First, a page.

Ducati unveils new GP15 Desmosedici

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Ducati has given a first public showing of the radical new GP15 Desmosedici it hopes will threaten Honda and Yamaha’s recent domination of the MotoGP world championship.

The new bike is the first to be completely designed by Ducati’s technical guru Gigi Dall’Igna, who joined the Bologna factory at the end of 2013.

Dall’Igna rolled out three versions of the GP14 model last year, including an updated GP14.3 that was tested during the recent Sepang 1 session in Malaysia earlier this month.

The new bike will be tested for the first time by Andrea Dovizioso and Andrea Iannone when winter testing resumes for the second Sepang showdown in Malaysia next Monday (February 23).

Dovizioso and Iannone impressed on the GP14.3, with the latter ending the three-day session third quickest behind dominant Repsol Honda duo Marc Marquez and Dani Pedrosa.

But it is the GP15 that Ducati hopes will see its long-running victory drought come to an end in 2015.

Ducati has won’t won a race since Casey Stoner triumphed on home soil at Phillip Island in 2010.

And the glory days of Aussie Stoner’s brilliant charge to the 2007 world championship seems like a distant memory.

Ducati’s fall from grace was never more evident that a nightmare two-year struggle by nine-times world champion Valentino Rossi to make the Desmosedici competitive again.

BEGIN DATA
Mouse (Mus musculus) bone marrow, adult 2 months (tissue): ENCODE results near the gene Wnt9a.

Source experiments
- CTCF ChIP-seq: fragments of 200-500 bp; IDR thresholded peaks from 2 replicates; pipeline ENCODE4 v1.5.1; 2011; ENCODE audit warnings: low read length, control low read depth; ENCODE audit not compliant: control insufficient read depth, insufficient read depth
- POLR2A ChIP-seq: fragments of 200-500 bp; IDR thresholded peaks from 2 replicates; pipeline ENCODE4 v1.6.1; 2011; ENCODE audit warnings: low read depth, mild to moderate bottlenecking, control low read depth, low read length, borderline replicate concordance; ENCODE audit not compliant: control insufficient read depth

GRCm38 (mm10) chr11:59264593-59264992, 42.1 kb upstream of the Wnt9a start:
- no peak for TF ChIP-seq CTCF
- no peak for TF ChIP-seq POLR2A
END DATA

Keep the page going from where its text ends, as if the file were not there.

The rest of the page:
Rossi scored just three podiums for Ducati but the Bologna factory did show signs of big improvement last season.

But Ducati enjoyed something of a mini revival in 2014 with Dall'Igna's influence starting to take hold after he took over from German Berhnard Gobmeier.

Dovizioso scored Ducati’s first premier class pole position in four years when he topped qualifying at the Twin Ring Motegi in Japan last October. And that came after he’s scored podiums in Austin and Assen just a year after Ducati struggled to even make the top six.

Cal Crutchlow also scored a podium in a rain-hit Motorland Aragon clash, as Ducati capitalised on several performance concessions to help drag it out of the doldrums.

Ducati could use its own factory-spec software, but it also qualified for the new Open class benefits as a manufacturer without a dry win the previous season.

So Ducati has access to softer tyres, extra fuel and is not restricted by the in-season engine development freeze.

It is hoped the GP15 will finally be the solution to Ducati's long-running understeer issue that has dogged the project for years.

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Matthew Birt

By Matthew Birt